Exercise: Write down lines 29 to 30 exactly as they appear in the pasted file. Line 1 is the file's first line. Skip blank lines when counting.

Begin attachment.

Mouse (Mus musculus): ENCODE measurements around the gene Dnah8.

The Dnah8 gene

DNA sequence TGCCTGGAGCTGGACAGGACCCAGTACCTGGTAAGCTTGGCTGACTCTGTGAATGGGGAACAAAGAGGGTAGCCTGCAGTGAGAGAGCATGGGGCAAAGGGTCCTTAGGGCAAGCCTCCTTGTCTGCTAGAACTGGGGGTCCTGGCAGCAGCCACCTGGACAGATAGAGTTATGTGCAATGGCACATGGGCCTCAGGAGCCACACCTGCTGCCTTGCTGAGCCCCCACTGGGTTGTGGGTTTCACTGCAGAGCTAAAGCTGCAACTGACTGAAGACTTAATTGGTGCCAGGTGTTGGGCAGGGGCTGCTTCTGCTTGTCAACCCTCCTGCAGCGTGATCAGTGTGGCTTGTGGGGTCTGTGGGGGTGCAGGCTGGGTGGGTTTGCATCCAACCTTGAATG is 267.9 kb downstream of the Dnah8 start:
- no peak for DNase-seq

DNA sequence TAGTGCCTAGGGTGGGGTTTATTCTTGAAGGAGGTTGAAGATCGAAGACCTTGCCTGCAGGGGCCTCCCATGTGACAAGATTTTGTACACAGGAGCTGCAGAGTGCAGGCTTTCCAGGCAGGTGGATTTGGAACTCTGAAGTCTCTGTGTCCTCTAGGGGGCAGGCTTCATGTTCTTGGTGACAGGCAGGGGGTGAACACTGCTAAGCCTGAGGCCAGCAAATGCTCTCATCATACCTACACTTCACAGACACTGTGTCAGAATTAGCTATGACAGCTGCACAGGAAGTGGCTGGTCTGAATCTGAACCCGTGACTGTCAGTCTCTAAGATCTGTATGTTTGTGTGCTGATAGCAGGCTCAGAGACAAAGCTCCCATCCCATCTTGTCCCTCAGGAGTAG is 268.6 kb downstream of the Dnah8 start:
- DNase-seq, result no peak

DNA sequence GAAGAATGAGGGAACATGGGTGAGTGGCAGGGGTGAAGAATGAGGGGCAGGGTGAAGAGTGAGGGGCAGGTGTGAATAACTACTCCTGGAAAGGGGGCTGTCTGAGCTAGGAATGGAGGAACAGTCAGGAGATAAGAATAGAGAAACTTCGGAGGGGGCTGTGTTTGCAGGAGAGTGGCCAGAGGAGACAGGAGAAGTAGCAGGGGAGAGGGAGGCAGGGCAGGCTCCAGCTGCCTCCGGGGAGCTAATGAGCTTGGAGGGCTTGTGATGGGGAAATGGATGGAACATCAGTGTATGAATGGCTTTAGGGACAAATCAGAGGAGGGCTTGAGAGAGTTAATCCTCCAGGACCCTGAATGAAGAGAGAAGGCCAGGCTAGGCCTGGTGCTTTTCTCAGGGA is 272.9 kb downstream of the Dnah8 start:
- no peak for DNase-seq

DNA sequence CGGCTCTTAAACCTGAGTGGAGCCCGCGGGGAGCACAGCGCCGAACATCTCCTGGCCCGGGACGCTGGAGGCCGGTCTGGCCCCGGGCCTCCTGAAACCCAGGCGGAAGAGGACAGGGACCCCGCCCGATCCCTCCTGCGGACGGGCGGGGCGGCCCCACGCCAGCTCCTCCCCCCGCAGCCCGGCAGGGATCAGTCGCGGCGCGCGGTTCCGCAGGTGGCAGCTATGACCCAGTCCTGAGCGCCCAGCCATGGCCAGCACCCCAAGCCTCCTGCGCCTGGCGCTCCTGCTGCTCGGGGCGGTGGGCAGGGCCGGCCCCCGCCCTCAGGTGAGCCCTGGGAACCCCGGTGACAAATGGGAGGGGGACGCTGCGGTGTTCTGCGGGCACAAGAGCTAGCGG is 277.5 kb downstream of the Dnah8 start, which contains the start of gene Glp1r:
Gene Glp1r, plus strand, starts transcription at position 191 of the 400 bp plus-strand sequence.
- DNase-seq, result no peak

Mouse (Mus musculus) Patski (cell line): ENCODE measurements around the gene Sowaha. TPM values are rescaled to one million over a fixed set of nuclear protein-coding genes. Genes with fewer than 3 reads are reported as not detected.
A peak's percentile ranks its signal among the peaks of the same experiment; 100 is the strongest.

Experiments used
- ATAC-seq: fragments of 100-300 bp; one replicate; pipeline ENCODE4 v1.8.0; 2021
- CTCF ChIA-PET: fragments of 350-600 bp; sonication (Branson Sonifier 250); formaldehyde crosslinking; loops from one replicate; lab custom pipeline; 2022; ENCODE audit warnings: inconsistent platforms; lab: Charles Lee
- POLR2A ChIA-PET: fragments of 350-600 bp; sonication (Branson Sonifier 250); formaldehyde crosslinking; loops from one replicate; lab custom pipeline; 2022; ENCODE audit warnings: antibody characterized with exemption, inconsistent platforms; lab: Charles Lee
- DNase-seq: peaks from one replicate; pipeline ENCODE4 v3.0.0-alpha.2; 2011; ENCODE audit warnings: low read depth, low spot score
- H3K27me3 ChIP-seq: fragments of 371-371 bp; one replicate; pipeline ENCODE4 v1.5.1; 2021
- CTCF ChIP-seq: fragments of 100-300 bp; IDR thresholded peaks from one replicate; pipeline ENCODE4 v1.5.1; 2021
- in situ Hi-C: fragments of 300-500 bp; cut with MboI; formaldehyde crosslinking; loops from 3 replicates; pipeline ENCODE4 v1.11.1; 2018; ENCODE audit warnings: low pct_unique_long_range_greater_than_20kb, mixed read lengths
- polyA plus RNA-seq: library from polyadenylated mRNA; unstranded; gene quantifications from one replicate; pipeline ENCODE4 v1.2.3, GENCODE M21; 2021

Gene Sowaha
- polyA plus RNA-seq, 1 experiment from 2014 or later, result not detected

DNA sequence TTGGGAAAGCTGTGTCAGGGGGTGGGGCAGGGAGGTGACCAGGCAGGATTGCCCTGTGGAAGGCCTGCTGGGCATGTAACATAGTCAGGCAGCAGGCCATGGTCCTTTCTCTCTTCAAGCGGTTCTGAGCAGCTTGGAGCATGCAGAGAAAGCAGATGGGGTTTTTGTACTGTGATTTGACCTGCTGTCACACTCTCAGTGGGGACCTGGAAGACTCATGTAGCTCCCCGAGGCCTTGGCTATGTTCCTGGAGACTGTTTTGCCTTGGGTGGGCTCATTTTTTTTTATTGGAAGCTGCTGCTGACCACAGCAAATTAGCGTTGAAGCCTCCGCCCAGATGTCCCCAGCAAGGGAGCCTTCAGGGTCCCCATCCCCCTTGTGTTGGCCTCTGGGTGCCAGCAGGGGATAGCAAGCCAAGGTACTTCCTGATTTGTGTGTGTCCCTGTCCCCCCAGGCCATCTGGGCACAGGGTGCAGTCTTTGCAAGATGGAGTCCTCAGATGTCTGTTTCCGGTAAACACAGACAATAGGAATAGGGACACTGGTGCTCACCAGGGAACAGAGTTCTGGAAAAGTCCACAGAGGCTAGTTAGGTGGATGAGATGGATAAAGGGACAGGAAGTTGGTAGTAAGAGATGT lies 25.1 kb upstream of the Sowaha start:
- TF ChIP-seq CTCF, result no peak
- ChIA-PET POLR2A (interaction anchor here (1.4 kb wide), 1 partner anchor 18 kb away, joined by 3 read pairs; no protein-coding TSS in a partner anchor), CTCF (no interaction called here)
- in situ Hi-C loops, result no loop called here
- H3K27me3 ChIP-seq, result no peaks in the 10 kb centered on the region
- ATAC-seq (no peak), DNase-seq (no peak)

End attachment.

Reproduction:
- H3K27me3 ChIP-seq, result no peaks in the 10 kb centered on the region
- ATAC-seq (no peak), DNase-seq (no peak)